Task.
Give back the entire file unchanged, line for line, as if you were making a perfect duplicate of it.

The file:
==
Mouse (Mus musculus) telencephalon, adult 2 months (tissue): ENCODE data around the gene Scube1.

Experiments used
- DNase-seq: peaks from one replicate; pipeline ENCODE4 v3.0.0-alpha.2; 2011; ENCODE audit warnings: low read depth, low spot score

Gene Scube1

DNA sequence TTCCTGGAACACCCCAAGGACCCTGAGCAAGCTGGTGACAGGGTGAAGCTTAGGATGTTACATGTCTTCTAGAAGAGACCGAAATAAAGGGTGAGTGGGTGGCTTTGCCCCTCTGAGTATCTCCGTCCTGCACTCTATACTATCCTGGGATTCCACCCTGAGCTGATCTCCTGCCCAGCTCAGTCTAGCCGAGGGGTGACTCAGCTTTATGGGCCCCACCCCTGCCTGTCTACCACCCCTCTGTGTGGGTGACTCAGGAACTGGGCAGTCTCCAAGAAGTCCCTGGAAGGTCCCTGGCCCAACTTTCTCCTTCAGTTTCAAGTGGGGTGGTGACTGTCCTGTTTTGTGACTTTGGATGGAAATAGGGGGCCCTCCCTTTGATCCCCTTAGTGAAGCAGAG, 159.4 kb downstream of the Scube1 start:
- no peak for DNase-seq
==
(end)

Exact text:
Mouse (Mus musculus) telencephalon, adult 2 months (tissue): ENCODE data around the gene Scube1.

Experiments used
- DNase-seq: peaks from one replicate; pipeline ENCODE4 v3.0.0-alpha.2; 2011; ENCODE audit warnings: low read depth, low spot score

Gene Scube1

DNA sequence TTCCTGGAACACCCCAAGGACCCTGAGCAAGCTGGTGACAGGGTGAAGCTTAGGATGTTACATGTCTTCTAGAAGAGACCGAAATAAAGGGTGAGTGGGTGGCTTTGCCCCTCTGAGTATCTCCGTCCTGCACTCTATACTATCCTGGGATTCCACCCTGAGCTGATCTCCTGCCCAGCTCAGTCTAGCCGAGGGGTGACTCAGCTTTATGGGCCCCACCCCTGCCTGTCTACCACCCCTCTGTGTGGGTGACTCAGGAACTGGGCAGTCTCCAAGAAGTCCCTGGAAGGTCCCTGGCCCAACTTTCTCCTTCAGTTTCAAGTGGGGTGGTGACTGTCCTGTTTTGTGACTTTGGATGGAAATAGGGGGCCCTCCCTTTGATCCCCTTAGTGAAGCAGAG, 159.4 kb downstream of the Scube1 start:
- no peak for DNase-seq